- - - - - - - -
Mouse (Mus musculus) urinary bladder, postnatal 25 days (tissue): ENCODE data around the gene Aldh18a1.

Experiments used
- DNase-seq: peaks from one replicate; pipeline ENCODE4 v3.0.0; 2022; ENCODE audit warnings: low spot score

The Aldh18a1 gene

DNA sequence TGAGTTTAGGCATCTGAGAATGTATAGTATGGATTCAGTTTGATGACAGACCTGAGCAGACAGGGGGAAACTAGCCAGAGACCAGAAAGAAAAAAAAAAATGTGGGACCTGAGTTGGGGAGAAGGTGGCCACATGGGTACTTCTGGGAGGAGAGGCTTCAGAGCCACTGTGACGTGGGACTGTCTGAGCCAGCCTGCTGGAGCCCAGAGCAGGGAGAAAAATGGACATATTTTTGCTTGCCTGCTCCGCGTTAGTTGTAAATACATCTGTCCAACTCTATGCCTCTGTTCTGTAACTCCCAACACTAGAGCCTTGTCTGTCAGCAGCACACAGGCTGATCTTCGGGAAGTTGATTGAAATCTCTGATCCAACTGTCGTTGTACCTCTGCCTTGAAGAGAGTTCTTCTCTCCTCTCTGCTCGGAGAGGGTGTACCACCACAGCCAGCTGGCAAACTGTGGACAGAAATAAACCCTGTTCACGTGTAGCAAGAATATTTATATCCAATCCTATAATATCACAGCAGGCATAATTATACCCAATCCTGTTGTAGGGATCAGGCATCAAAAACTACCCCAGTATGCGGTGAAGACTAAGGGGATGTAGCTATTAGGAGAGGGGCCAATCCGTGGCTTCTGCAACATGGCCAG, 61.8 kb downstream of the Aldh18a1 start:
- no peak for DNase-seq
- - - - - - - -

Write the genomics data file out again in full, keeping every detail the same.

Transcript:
Mouse (Mus musculus) urinary bladder, postnatal 25 days (tissue): ENCODE data around the gene Aldh18a1.

Experiments used
- DNase-seq: peaks from one replicate; pipeline ENCODE4 v3.0.0; 2022; ENCODE audit warnings: low spot score

The Aldh18a1 gene

DNA sequence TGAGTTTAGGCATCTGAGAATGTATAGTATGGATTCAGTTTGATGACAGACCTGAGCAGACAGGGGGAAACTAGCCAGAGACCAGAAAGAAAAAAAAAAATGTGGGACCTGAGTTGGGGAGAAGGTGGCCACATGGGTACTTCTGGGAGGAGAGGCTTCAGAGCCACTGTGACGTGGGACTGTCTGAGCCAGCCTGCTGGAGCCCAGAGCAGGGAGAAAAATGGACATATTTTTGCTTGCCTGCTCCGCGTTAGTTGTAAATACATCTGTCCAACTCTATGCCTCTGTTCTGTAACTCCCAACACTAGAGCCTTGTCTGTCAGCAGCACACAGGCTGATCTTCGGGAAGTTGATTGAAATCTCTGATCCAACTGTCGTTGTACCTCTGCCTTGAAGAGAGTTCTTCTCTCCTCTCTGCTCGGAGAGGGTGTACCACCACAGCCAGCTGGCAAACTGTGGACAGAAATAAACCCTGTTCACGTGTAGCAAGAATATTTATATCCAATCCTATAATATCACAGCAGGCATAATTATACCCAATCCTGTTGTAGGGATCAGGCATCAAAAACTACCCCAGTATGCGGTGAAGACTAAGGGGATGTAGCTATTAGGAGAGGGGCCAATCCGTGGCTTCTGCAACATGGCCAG, 61.8 kb downstream of the Aldh18a1 start:
- no peak for DNase-seq